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Watch Sarah Rothenberg premiere a stirring piano elegy by Vijay Iyer

Sarah Rothenberg performing the program 'In Darkness and Light' at the Menil Collection in Houston, May 10, 2022.
courtesy of DACAMERA
Sarah Rothenberg performing the program 'In Darkness and Light' at the Menil Collection in Houston, May 10, 2022.

Grief can have a way of opening unexpected portals. In the summer of 2021, pianist and composer Vijay Iyer lost his father, Y. “Raghu” Raghunathan, at 87. “Several weeks after his passing,” Iyer later wrote, “I happened upon a recording of Shostakovich’s 24 Preludes and Fugues, opus 87. I couldn’t understand why at the time, but the sixteenth prelude and fugue took hold of me and would not let go.”

Vijay Iyer with his father, Y. Raghunathan, in 2021.
courtesy of Vijay Iyer
Vijay Iyer with his father, Y. Raghunathan, in 2021.

This spring I sat with Iyer at his home in Harlem, listening to Igor Levit’s recording of the Fugue No. 16 in B-flat minor. It was the final selection in a diverse range of pieces he had selected for Pitchfork’s 5-10-15-20 feature, which invites an artist to tell their story in five-year intervals, through music. “I literally had it on loop for 10 days,” Iyer said of the Shostakovich fugue, a remark that later appeared in the feature. “I would listen to only that, all day, every day. I got my hands on a score, I studied it. And then I ended up writing a solo piano piece that just premiered in Houston, called ‘For My Father.’”

Iyer was being literal when he said “just premiered.” We were speaking on May 13, three days after his piece was performed by Sarah Rothenberg at The Menil Collection, as part of a DACAMERA recital she’d titled “In Darkness and Light.” Video of the performance, which also includes Beethoven’s Piano Sonata No. 32 in C Minor, Op. 111 and Morton Feldman’s Palais de Mari, was recently made available online.

Iyer structured the piece as a prelude and fugue: first Orison (“In Prayer”) and then Upastuti (“In Praise”). In Rothenberg’s hands, the prelude moves in a deep, fluttering rubato, with a harmonic and kinetic signature pointing unmistakably toward Iyer. (Try playing the audio of this performance blind for someone familiar with his work.) The fugue portion is heavier with contemplation, gradually accruing rhythmic complexity and a sort of declarative catharsis.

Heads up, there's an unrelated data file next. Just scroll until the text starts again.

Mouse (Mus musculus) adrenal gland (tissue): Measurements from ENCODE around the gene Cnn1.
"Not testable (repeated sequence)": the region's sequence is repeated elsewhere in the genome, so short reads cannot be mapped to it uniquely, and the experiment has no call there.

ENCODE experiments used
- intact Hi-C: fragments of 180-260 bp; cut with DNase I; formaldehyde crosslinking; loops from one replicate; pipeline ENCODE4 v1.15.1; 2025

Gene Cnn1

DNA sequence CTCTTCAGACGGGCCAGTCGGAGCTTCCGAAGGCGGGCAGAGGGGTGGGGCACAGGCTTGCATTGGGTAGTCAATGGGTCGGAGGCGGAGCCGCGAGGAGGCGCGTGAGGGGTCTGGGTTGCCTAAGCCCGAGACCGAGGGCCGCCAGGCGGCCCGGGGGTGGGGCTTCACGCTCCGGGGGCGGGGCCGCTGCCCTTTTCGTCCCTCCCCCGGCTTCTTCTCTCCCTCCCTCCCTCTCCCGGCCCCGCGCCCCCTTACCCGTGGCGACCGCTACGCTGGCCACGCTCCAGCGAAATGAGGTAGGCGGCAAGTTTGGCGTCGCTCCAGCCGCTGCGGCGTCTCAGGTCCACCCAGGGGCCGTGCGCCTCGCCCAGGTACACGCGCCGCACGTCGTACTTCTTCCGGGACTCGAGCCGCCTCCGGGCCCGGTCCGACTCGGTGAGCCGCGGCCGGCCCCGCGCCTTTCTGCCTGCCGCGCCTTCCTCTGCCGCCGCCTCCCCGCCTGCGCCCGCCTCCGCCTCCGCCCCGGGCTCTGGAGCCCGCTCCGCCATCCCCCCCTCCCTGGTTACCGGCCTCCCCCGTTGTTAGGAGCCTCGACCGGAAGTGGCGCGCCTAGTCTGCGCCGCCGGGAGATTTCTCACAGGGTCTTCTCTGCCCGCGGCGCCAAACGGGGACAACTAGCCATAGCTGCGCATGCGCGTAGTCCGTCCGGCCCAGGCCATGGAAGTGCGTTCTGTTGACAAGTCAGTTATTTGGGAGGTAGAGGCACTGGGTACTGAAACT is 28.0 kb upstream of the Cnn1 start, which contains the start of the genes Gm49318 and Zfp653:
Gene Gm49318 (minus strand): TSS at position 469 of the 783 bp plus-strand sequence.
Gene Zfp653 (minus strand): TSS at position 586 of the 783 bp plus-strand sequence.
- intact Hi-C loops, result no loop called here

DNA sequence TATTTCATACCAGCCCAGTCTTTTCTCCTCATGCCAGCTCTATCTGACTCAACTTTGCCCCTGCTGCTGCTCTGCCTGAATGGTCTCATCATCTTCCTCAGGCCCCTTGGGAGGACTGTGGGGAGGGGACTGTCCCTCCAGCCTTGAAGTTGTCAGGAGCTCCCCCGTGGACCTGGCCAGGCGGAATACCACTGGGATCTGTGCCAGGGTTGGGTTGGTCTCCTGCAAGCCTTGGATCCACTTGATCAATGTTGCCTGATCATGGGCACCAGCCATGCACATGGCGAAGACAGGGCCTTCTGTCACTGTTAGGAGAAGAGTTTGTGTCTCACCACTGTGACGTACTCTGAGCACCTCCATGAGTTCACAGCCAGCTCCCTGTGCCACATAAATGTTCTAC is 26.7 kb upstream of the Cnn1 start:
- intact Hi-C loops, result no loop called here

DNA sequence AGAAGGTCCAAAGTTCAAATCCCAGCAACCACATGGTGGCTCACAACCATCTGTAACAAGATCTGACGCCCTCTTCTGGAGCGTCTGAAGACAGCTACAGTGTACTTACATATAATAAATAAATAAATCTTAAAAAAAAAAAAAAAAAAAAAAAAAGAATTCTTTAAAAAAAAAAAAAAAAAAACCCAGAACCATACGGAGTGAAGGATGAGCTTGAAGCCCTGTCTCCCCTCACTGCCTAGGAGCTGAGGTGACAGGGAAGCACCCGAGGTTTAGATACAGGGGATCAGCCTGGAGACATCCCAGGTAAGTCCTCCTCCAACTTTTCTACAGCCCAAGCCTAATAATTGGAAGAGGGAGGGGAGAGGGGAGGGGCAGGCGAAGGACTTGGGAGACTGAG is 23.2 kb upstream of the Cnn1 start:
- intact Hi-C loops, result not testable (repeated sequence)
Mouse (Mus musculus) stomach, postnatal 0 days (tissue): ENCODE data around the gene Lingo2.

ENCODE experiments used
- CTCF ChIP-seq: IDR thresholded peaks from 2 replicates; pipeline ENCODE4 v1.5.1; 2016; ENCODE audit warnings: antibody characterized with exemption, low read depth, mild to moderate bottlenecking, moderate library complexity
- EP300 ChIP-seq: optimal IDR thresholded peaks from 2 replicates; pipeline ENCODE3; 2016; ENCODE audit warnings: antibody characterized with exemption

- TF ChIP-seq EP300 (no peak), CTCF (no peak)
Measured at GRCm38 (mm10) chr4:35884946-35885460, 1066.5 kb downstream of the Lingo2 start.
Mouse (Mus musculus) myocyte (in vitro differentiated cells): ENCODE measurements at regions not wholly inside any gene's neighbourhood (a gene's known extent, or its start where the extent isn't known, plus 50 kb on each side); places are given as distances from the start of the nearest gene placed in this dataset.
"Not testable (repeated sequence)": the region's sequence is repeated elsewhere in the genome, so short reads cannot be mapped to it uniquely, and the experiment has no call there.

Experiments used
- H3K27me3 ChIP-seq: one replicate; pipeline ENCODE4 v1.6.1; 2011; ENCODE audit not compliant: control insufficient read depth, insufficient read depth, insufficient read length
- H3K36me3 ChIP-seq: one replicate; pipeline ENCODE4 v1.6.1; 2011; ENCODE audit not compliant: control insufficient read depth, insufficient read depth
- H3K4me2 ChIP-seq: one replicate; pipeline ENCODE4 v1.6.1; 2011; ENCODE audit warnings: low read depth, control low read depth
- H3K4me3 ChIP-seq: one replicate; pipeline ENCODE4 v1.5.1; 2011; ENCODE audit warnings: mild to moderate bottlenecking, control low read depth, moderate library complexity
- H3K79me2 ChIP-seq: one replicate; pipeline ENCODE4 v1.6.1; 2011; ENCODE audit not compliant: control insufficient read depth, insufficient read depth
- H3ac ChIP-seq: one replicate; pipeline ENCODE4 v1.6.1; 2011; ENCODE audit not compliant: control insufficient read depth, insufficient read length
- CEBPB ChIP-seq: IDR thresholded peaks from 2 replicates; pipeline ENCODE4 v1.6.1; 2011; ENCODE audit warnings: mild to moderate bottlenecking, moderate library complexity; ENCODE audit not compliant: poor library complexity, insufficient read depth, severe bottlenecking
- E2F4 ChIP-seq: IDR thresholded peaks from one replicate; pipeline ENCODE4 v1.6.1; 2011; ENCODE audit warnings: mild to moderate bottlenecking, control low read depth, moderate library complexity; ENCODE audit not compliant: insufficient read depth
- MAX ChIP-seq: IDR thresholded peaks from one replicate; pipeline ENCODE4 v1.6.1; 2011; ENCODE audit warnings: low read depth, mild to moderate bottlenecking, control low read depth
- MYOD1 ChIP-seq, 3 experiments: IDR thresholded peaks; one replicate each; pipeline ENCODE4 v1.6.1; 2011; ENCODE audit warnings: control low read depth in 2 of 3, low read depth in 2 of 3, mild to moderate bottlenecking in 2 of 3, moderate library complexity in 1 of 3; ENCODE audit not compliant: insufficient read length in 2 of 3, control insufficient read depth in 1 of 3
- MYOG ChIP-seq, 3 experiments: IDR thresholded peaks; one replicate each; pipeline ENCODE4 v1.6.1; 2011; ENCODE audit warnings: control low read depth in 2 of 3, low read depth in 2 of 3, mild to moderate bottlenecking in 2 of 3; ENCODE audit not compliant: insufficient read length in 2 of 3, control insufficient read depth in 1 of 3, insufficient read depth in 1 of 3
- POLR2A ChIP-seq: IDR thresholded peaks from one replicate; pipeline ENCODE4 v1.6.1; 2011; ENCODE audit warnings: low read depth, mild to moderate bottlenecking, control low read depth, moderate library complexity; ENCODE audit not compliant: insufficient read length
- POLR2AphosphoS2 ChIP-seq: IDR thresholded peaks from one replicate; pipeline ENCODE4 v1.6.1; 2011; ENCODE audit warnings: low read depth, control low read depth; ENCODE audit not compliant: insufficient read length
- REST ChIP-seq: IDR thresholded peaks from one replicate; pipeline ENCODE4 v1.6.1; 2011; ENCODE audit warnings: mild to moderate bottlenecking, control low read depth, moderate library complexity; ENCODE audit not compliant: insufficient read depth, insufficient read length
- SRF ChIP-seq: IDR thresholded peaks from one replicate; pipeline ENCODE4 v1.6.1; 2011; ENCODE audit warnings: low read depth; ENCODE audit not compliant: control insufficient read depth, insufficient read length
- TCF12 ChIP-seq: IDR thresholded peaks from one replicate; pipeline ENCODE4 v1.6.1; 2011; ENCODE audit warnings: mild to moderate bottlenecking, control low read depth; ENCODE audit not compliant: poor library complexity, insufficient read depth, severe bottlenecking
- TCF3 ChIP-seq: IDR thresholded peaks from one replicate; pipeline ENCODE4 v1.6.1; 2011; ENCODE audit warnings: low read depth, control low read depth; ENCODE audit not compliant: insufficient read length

In Rothenberg’s program notes for the concert, she traces a line between “For My Father” and Beethoven’s last piano sonata, composed precisely 200 years earlier. She turned to both the Op. 111 and Feldman’s final piano piece, Palais de Mari, as steadying beacons during the depths of pandemic isolation: “Each of these works became a place of refuge, a place to focus my internal life which was alternately turbulent, anxious, introspective, inert, at a time when outer life showed little movement at all.”

That disorienting array of emotional states is congruent with the experience of grief, of course. DACAMERA had already commissioned Iyer to compose a solo piece, and when he delivered this one, as yet untitled, Rothenberg was quick to recognize the mourning inherent in the piece. Iyer hadn’t come to its creation with that purpose in mind; it took Rothenberg to help him recognize it, at which point it was stunningly clear.

For anyone who has confronted a loss, there’s something universal in the musical message of For My Father. As Iyer puts it in his introduction to the program: “It is, at least, to my father. But it’s for everybody.”

Rothenberg is a member of the ensemble in Monochromatic Light (Afterlife), which Iyer’s regular collaborator Tyshawn Sorey will premiere next week at the Park Avenue Armory in New York. (An elegy by Sorey, “Flowers for Prashant,” was another of the pieces Iyer chose for the Pitchfork feature.) Watch this space for more coverage.

For more about Vijay Iyer and Sarah Rothenberg, visit their respective websites.

Nate Chinen has been writing about music for more than 25 years. He spent a dozen of them working as a critic for The New York Times, and helmed a long-running column for JazzTimes. As Editorial Director at WRTI, he oversees a range of classical and jazz coverage, and contributes regularly to NPR.